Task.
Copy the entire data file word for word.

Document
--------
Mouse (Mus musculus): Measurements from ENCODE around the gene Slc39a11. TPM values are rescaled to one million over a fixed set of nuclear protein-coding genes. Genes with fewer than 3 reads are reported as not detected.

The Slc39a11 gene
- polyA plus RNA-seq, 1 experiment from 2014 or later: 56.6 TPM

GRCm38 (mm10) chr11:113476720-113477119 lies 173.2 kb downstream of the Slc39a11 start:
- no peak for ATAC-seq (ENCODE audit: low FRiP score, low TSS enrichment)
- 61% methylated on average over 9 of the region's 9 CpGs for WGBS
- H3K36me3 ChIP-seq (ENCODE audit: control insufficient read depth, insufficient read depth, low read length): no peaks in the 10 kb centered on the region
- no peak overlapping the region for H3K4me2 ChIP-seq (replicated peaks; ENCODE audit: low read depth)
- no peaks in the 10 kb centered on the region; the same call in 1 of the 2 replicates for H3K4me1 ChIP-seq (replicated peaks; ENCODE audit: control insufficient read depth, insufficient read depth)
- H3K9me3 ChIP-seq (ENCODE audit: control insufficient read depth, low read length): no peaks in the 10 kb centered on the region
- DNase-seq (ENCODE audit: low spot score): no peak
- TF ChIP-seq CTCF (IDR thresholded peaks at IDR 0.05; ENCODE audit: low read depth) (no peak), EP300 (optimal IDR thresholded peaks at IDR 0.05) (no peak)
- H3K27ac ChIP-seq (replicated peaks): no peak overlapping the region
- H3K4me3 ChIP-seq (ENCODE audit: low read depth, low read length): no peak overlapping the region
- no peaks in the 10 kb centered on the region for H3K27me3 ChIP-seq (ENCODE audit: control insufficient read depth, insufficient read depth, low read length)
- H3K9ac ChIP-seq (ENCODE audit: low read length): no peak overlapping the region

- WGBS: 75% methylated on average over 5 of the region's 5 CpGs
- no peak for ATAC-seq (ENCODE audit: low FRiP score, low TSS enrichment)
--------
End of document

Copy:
Mouse (Mus musculus): Measurements from ENCODE around the gene Slc39a11. TPM values are rescaled to one million over a fixed set of nuclear protein-coding genes. Genes with fewer than 3 reads are reported as not detected.

The Slc39a11 gene
- polyA plus RNA-seq, 1 experiment from 2014 or later: 56.6 TPM

GRCm38 (mm10) chr11:113476720-113477119 lies 173.2 kb downstream of the Slc39a11 start:
- no peak for ATAC-seq (ENCODE audit: low FRiP score, low TSS enrichment)
- 61% methylated on average over 9 of the region's 9 CpGs for WGBS
- H3K36me3 ChIP-seq (ENCODE audit: control insufficient read depth, insufficient read depth, low read length): no peaks in the 10 kb centered on the region
- no peak overlapping the region for H3K4me2 ChIP-seq (replicated peaks; ENCODE audit: low read depth)
- no peaks in the 10 kb centered on the region; the same call in 1 of the 2 replicates for H3K4me1 ChIP-seq (replicated peaks; ENCODE audit: control insufficient read depth, insufficient read depth)
- H3K9me3 ChIP-seq (ENCODE audit: control insufficient read depth, low read length): no peaks in the 10 kb centered on the region
- DNase-seq (ENCODE audit: low spot score): no peak
- TF ChIP-seq CTCF (IDR thresholded peaks at IDR 0.05; ENCODE audit: low read depth) (no peak), EP300 (optimal IDR thresholded peaks at IDR 0.05) (no peak)
- H3K27ac ChIP-seq (replicated peaks): no peak overlapping the region
- H3K4me3 ChIP-seq (ENCODE audit: low read depth, low read length): no peak overlapping the region
- no peaks in the 10 kb centered on the region for H3K27me3 ChIP-seq (ENCODE audit: control insufficient read depth, insufficient read depth, low read length)
- H3K9ac ChIP-seq (ENCODE audit: low read length): no peak overlapping the region

- WGBS: 75% methylated on average over 5 of the region's 5 CpGs
- no peak for ATAC-seq (ENCODE audit: low FRiP score, low TSS enrichment)